August 30 2015 Latest news:
Monday, August 18, 2014
Norwich’s industrial history and the legacy of Colman’s are set to be explored in a special heritage walk through Norwich.
• Boot and shoe manufacturing – boot and shoe manufacturing took the place of weaving as the city’s most important industry. Huge shoe factories were built, including Howlett and White’s (known for its Norvic brand) in St George’s Plain, which claimed to be the largest in the UK.
• Brewing - In 1839 there were 19 brewers in Norwich, including some who were later to dominate the industry, such as Bullards, Youngs, Crawshays and Steward & Patteson. Bullard’s Anchor Brewery on Westwick Street/Coslany Street was a major industrial complex which by 1877 employed 300 men and produced 140,000 barrels annually.
• Drapers – By late 19th century Norwich had a profusion of drapers shops, including names like Bond and Curl Brothers, that would develop into large department stores. Today Bond and Curl Brothers are the Norwich branches of John Lewis and Debenhams respectively. Others like Chamberlins developed an extensive mail order business and their own factories. Garlands, of London Street, started as a drapers in 1862, but by the mid-1920s was a huge store with 27 departments.
• Mustard - The history of the iconic Colman’s mustard brand dates back to 1814 when Jeremiah Colman, a flour miller, took over a mustard manufacturing business at Stoke Holy Cross. In 1823 Jeremiah and his adopted nephew James established J&J Colman. Best known for mustard, the company also made flour, starch, laundry blue and cornflour. James’ son Jeremiah James Colman later took over the company which moved to its present location at Carrow, Norwich.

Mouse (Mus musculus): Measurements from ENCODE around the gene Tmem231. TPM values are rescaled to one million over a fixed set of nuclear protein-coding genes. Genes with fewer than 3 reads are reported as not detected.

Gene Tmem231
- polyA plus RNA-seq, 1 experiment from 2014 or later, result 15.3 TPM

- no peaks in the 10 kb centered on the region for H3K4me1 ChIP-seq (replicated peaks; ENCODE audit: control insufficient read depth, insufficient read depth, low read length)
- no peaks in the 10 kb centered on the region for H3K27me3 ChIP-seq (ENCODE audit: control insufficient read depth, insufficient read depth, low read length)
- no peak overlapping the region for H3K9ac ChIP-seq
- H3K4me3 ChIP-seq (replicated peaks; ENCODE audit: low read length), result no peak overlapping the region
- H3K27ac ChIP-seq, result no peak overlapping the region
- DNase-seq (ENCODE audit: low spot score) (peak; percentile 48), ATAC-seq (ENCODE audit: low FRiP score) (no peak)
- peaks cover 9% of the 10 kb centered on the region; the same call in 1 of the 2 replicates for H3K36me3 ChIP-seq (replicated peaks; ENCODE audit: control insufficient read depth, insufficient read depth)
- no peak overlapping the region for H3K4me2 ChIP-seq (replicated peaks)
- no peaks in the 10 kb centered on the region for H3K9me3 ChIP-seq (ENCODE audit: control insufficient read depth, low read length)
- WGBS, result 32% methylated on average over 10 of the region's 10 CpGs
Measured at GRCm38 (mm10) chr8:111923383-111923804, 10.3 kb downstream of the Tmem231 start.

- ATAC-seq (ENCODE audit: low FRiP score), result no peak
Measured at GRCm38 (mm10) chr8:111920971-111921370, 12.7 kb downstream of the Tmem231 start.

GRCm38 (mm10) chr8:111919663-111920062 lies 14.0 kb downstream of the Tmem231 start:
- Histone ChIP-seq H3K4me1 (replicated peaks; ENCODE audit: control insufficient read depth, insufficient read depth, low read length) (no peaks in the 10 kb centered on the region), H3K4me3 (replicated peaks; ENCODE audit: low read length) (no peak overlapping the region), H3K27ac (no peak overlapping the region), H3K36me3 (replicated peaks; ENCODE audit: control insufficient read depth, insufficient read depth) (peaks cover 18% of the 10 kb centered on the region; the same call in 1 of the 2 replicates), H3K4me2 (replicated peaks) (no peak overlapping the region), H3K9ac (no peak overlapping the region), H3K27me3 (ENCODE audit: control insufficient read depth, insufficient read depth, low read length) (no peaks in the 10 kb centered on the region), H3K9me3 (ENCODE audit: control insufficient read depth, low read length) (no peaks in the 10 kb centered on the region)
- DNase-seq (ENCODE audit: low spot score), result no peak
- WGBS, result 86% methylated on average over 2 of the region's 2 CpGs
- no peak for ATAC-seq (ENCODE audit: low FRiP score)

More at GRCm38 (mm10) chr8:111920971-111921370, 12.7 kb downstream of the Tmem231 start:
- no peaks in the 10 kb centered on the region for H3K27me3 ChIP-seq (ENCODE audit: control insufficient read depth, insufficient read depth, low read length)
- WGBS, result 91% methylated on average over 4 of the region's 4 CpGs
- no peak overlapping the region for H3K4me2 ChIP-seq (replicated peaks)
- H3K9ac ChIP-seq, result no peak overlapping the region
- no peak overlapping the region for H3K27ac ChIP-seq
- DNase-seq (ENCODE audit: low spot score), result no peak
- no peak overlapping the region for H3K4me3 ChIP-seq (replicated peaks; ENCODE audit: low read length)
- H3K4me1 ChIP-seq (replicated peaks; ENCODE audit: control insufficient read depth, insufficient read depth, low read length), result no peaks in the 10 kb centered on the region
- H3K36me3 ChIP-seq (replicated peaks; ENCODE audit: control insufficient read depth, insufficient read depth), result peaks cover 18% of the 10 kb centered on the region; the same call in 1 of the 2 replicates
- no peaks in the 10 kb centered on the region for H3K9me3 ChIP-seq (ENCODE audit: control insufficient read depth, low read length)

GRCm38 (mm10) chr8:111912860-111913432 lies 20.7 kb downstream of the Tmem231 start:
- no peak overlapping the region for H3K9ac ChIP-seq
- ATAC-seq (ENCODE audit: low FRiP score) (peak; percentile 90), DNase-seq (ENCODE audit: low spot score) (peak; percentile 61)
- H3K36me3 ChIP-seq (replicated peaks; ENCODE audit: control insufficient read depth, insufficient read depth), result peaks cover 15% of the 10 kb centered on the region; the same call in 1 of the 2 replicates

As part of Colman’s Mustard Shop and Museum’s celebrations of 200 years of Colman’s in the city, author Nick Williams has organised a walking tour putting a spotlight on many of the industries that have prospered in Norwich.
Drapers, boot and shoe manufacturing, brewing and weaving are among the industries that will feature in the event which will also look at the impact of the Colman’s mustard business on Norwich.
Mr Williams, author of Norwich: City of Industries, said: “People tend to forget that Norwich was an industrial city... it has been home to industries ranging from textiles to engineering to food production.
“It was very much a place that made things and it is important that people remember that.”
About the walk, he said: “The idea is to try and show people a bit of the city’s industrial heritage and encourage them to look around, and particularly to look above ground level, when they are in the city.
“For example, if you look up on Guildhall Hill you will see the splendour of the old Chamberlins department store rather than just the modern day shop windows.”
The walking tour will finish at Colman’s Mustard Shop and Museum, owned by Norwich’s Heritage Economic and Regeneration Trust (HEART), with a talk on the history of the firm from retail business manager Nick Cook.
Among the many other events taking places this year to celebrate Colman’s 200th anniversary are an exhibition on the history of Colman’s at the Forum from November 12 to 22, the launch of a new limited edition whisky in partnership with the English Whisky Company, and a mustard murder mystery.
For more about future events visit www.mustardshopnorwich.co.uk
The industrial heritage walk is on Thursday, August 21 at 3pm. Tickets, which must be booked in advance, cost £5. To book a place call 01603 627889 or visit Colman’s Mustard Shop and Museum in the Royal Arcade.
Are you organising a heritage arts project in Norwich? Email arts correspondent Emma Knights at firstname.lastname@example.org